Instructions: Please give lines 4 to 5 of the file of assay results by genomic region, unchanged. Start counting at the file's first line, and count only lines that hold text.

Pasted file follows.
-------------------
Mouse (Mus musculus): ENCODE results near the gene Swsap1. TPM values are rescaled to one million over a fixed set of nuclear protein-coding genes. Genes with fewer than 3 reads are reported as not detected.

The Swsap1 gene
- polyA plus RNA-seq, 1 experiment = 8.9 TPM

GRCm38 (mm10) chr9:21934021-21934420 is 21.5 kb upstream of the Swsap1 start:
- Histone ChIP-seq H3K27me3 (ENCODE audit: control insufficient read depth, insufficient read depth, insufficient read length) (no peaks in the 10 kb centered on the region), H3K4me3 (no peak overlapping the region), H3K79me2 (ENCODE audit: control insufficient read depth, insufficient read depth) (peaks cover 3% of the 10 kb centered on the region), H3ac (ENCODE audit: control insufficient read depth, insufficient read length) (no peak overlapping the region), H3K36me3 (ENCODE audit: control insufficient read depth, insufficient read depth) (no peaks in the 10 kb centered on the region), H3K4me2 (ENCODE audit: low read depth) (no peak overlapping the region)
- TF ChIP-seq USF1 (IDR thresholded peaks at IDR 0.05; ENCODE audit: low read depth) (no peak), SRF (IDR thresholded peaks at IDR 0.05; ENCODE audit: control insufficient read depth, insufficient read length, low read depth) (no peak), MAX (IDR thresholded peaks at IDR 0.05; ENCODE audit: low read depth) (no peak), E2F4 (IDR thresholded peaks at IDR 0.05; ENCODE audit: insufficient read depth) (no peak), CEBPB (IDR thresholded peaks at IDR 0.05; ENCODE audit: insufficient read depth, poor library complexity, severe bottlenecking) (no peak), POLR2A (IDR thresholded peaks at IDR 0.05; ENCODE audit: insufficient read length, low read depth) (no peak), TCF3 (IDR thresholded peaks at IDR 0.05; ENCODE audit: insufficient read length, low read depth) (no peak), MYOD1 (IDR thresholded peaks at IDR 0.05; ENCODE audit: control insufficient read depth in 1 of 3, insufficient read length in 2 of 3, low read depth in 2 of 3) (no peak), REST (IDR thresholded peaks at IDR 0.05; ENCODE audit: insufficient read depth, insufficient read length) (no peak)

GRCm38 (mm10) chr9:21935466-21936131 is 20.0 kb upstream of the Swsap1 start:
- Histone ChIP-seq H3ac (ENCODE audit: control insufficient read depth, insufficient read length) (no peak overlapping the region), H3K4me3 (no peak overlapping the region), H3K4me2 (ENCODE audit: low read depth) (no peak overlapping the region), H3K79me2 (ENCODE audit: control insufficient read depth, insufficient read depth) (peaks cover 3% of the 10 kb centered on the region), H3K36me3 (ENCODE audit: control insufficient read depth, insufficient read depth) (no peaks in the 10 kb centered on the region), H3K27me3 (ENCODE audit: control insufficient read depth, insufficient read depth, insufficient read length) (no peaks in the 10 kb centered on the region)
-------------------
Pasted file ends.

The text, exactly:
GRCm38 (mm10) chr9:21934021-21934420 is 21.5 kb upstream of the Swsap1 start:
- Histone ChIP-seq H3K27me3 (ENCODE audit: control insufficient read depth, insufficient read depth, insufficient read length) (no peaks in the 10 kb centered on the region), H3K4me3 (no peak overlapping the region), H3K79me2 (ENCODE audit: control insufficient read depth, insufficient read depth) (peaks cover 3% of the 10 kb centered on the region), H3ac (ENCODE audit: control insufficient read depth, insufficient read length) (no peak overlapping the region), H3K36me3 (ENCODE audit: control insufficient read depth, insufficient read depth) (no peaks in the 10 kb centered on the region), H3K4me2 (ENCODE audit: low read depth) (no peak overlapping the region)